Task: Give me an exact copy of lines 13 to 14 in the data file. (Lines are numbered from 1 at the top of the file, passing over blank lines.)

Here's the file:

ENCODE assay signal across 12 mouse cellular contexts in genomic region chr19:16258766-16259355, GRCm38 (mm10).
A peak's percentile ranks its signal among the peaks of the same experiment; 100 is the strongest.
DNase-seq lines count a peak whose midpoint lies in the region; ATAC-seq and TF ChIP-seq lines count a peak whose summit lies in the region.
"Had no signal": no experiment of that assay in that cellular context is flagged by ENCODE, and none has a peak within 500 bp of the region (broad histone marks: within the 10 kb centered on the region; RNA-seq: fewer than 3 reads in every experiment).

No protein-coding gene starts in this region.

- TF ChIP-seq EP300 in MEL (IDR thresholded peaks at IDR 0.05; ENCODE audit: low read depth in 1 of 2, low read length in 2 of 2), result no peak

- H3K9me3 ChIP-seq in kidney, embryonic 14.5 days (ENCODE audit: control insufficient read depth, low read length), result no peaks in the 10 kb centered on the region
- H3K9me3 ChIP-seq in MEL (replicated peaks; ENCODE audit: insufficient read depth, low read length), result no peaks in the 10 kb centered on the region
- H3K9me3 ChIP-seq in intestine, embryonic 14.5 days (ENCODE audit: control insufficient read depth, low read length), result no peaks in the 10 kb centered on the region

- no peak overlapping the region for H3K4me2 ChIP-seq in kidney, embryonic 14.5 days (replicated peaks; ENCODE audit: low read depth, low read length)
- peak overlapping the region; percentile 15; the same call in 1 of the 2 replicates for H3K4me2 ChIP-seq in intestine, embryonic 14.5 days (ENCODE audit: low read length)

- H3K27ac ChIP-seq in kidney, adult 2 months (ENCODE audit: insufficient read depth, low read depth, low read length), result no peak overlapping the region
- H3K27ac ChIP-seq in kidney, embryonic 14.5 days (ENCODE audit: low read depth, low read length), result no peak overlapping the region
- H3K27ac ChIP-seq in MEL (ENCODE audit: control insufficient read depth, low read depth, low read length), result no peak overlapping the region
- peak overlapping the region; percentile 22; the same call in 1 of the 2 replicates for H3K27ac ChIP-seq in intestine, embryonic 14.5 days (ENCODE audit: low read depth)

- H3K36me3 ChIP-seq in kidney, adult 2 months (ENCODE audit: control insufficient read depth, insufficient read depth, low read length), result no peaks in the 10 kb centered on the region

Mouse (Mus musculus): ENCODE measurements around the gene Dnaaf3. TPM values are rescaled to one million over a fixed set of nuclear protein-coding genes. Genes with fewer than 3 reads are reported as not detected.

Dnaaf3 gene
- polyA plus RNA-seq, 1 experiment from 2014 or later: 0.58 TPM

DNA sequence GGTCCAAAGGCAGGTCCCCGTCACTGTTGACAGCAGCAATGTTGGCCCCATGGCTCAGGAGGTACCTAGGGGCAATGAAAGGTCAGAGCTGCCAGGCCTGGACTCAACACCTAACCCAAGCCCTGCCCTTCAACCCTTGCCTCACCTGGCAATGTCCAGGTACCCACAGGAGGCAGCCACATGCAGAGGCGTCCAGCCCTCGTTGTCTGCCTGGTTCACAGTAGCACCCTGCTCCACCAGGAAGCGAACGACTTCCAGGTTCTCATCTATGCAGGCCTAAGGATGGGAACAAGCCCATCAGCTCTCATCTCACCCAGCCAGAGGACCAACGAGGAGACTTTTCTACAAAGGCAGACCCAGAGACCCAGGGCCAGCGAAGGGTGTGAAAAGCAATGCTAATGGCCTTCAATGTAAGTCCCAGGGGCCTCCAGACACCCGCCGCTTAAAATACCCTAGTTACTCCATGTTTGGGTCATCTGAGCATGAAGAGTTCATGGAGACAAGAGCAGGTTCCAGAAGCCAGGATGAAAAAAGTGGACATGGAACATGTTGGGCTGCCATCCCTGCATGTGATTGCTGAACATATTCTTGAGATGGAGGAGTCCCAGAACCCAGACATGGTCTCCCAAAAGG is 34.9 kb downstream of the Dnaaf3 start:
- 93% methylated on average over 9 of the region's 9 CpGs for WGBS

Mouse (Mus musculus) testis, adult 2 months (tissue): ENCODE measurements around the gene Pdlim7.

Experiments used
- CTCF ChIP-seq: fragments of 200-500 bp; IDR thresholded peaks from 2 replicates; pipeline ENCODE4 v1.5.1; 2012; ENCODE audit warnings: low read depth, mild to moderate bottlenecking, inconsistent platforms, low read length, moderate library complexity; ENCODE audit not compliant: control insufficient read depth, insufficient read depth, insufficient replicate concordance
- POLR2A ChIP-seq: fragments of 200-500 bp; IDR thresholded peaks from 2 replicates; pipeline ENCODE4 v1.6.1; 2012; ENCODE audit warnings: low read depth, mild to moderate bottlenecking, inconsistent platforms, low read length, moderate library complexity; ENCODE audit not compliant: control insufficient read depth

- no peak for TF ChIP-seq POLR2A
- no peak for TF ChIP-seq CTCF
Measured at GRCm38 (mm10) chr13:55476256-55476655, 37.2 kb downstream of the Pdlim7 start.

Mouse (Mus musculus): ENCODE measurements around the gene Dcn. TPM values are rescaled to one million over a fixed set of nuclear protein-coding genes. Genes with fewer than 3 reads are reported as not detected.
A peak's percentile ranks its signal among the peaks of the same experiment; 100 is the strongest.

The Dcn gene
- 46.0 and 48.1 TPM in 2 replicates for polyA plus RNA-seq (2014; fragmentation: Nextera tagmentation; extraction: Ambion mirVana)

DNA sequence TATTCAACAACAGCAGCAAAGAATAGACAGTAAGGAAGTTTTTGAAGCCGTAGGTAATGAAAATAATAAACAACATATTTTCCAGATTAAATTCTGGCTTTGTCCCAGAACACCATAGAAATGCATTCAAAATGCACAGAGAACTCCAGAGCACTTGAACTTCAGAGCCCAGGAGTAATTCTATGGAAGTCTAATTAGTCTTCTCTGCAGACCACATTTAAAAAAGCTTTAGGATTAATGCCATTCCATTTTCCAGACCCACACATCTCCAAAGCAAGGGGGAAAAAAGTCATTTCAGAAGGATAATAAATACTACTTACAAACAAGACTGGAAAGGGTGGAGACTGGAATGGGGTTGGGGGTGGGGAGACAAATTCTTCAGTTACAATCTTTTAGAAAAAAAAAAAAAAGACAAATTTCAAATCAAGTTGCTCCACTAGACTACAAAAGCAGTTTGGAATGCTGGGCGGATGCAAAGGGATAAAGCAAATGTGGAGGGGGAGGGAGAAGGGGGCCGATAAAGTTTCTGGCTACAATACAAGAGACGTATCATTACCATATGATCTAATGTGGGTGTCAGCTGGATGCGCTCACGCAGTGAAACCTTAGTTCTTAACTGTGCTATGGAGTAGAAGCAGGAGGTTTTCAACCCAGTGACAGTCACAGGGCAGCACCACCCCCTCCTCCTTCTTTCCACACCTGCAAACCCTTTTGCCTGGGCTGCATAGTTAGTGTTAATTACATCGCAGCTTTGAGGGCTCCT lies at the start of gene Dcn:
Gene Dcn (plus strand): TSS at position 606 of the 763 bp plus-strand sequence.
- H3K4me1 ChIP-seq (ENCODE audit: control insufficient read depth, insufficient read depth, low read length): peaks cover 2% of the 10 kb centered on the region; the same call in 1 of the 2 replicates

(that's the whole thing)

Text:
- H3K27ac ChIP-seq in kidney, embryonic 14.5 days (ENCODE audit: low read depth, low read length), result no peak overlapping the region
- H3K27ac ChIP-seq in MEL (ENCODE audit: control insufficient read depth, low read depth, low read length), result no peak overlapping the region